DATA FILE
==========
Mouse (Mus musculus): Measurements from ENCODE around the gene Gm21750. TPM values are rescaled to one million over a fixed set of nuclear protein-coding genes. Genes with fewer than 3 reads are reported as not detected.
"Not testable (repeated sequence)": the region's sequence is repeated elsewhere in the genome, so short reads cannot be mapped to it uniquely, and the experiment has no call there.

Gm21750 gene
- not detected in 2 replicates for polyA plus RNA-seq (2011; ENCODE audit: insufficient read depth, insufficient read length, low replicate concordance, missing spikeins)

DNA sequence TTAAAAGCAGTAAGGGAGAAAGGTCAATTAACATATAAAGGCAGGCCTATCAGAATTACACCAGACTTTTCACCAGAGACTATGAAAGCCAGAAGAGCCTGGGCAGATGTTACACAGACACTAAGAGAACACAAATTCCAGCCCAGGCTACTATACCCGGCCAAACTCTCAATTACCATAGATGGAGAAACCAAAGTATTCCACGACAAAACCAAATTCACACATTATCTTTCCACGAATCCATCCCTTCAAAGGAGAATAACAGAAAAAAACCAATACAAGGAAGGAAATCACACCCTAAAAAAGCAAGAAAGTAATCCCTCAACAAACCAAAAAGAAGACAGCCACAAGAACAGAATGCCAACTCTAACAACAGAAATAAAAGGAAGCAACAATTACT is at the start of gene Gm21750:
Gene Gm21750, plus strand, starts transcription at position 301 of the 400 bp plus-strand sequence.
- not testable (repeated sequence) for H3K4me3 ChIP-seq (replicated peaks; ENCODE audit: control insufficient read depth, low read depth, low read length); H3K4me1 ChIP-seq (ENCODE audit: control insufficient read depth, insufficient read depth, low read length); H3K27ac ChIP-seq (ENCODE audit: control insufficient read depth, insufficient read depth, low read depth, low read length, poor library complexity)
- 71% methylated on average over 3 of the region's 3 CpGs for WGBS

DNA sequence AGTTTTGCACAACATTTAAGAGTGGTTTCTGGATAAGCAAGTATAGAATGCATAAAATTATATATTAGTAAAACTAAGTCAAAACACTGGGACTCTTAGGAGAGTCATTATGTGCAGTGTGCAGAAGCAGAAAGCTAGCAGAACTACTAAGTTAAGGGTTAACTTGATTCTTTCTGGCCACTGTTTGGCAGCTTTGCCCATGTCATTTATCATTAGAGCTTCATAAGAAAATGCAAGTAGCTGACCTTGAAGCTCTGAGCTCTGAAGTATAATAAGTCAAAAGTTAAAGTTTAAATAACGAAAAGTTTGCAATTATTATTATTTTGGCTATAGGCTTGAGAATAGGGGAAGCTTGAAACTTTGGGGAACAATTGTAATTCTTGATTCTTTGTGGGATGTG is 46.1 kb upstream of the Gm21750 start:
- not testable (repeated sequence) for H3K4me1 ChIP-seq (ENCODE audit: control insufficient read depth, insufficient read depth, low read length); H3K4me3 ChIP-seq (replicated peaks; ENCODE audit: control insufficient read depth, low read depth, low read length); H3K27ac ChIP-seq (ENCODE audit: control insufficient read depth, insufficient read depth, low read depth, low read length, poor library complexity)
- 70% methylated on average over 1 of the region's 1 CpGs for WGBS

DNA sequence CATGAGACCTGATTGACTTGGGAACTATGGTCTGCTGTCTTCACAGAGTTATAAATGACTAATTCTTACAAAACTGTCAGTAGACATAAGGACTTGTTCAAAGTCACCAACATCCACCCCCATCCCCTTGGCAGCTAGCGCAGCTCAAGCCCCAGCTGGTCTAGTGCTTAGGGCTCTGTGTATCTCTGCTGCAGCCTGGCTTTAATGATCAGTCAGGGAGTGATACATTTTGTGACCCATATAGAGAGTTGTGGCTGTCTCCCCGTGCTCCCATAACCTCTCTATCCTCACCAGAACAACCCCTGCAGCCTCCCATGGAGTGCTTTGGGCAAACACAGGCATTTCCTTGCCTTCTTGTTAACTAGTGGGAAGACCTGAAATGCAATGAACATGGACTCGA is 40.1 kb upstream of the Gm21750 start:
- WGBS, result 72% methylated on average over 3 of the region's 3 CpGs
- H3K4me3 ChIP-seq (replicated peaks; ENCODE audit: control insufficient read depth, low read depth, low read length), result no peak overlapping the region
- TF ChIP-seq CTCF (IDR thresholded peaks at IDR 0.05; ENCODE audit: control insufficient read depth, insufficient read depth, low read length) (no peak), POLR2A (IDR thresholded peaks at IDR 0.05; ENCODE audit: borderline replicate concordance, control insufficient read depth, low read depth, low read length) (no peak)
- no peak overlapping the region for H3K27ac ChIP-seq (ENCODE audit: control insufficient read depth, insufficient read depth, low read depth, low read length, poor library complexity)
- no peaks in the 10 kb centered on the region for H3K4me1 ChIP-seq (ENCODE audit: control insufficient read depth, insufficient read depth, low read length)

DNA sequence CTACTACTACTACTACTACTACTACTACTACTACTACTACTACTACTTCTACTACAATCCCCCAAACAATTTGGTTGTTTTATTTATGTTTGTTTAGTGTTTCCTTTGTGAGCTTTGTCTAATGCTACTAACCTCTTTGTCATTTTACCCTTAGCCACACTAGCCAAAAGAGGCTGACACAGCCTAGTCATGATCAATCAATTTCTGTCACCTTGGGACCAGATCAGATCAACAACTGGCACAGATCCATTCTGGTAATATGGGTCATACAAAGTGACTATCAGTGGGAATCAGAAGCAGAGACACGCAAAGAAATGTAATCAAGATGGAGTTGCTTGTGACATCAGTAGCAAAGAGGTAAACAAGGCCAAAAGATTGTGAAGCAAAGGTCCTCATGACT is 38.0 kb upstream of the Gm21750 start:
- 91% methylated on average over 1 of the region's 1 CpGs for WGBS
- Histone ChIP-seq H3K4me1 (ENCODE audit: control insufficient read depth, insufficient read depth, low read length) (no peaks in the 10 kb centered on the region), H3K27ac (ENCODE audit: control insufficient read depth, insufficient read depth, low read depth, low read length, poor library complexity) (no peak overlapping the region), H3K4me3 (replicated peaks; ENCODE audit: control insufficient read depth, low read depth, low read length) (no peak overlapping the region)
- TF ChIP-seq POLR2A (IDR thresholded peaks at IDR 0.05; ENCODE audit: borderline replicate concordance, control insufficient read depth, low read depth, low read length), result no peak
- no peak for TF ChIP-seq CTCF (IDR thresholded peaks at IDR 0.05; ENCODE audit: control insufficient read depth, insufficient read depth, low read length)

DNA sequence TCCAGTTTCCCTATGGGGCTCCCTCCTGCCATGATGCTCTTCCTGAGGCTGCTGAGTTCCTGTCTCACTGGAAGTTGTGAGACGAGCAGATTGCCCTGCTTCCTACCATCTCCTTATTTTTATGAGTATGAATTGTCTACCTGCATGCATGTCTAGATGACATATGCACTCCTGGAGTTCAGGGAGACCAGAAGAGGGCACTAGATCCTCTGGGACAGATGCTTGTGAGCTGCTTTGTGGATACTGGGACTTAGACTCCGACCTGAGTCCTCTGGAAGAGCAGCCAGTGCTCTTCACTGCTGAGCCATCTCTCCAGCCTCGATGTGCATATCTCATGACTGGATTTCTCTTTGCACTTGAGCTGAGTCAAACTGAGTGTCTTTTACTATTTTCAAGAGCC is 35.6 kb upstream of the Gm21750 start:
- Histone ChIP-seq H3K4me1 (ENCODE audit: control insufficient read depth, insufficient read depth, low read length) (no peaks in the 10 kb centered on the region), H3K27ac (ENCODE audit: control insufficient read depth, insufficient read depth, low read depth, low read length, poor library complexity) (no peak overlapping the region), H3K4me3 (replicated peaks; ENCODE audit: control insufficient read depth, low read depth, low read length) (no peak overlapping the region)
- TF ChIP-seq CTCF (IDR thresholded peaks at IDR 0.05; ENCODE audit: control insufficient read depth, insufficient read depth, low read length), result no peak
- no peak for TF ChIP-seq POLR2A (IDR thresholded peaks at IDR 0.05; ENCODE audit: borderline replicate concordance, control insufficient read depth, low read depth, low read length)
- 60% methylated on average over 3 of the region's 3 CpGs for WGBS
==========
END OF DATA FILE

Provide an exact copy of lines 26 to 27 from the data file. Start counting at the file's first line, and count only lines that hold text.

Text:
- no peak for TF ChIP-seq POLR2A (IDR thresholded peaks at IDR 0.05; ENCODE audit: borderline replicate concordance, control insufficient read depth, low read depth, low read length)
- 60% methylated on average over 3 of the region's 3 CpGs for WGBS